Machiavelli s fictional message katherine
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Cleandro has discovered everything from Nicomaco, but is not pleased enough to talk about the prize with Nicomaco. (Phillipakis, 2011, p. 13). According to Phillipakis, “they are opponents for a award that cannot be shared. Bundle of money is a kingdom ‘safeliest when ever with one particular man manned. ‘” (Phillipakis, 2011, p. 13)
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Phillipakis concludes that Machiavelli “must remain the philosopher whom generates thoughts but not actions, ” basically “because he cannot be some thing. ” (Phillipakis, 2011, p. 13).
Phillipakis seems to have anything against philosophers and bookish men generally. Men who are thinkers, rather than doers. Or perhaps only against bookish men who also presume to become manly guys, such as Machiavelli.
Phillipakis’ trend seems to come from specific passages in Machiavelli’s The Prince that may be perceived as misogynistic. She appears to dwell particularly on Machiavelli’s comments about raping “Fortuna, ” the feminine characterization of fortune. Machiavelli is, naturally , speaking metaphorically here. Though the language is without a doubt disturbing, it really is more likely that Machiavelli was having fun with the Greek characterization of fortune as womanly.
Another fragile area of Phillipakis’ article is the analysis. The analysis of Machiavelli is definitely overly speculative. She works a complete psychoanalysis of Machiavelli through a research of a pair of his smaller works. Furthermore, these functions are from his takes on, a genre which Machiavelli is not known for. His celebrated functions, The Royal prince and the Republic, are all in the genre of philosophical treatise. Her examination could have benefited by incorporating even more examples by Machiavelli’s philosophical treatises.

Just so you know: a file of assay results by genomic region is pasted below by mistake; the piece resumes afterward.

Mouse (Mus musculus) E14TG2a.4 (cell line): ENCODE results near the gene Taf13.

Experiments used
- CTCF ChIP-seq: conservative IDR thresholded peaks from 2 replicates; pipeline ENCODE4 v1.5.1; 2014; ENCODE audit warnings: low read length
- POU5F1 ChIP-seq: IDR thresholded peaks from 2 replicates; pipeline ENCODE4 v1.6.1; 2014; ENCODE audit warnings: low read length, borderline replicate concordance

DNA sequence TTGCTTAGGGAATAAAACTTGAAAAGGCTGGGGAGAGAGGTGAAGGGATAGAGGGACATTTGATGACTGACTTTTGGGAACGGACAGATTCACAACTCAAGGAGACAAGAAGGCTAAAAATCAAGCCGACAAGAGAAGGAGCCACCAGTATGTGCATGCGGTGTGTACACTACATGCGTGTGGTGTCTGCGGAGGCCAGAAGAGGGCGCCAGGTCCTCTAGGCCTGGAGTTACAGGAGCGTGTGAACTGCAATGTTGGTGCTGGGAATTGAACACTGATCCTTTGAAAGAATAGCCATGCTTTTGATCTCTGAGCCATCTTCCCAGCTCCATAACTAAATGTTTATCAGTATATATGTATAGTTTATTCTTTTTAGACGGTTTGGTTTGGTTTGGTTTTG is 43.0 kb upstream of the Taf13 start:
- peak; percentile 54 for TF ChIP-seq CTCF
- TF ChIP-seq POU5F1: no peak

The best problem with Phillipakis’ article, even though, is that that have much larger consequences pertaining to our reading of Machiavelli. Phillipakis is usually content to drag Machiavelli through the mud since an impotent philosopher who tried to live vicariously through more noble men. The lady did not clarify the significance with this revelation to the interpretation of Machiavelli’s more influential functions, such as The Royal prince or The Republic. Even if we accept that Machiavelli can be using viewpoint to play out his personal power fantasies. So what? Exactly what does that declare about how we have to interpret his works?
Ultimately, Phillipakis squanders what could have been a very important addition to study regarding Machiavelli, a highly controversial and highly influential thinker. The lady could have added a new aspect to our browsing of personal philosophy timeless classics such as The Knight in shining armor. Her article, instead, comes off as being a vindictive, petty character murder of a useless man whom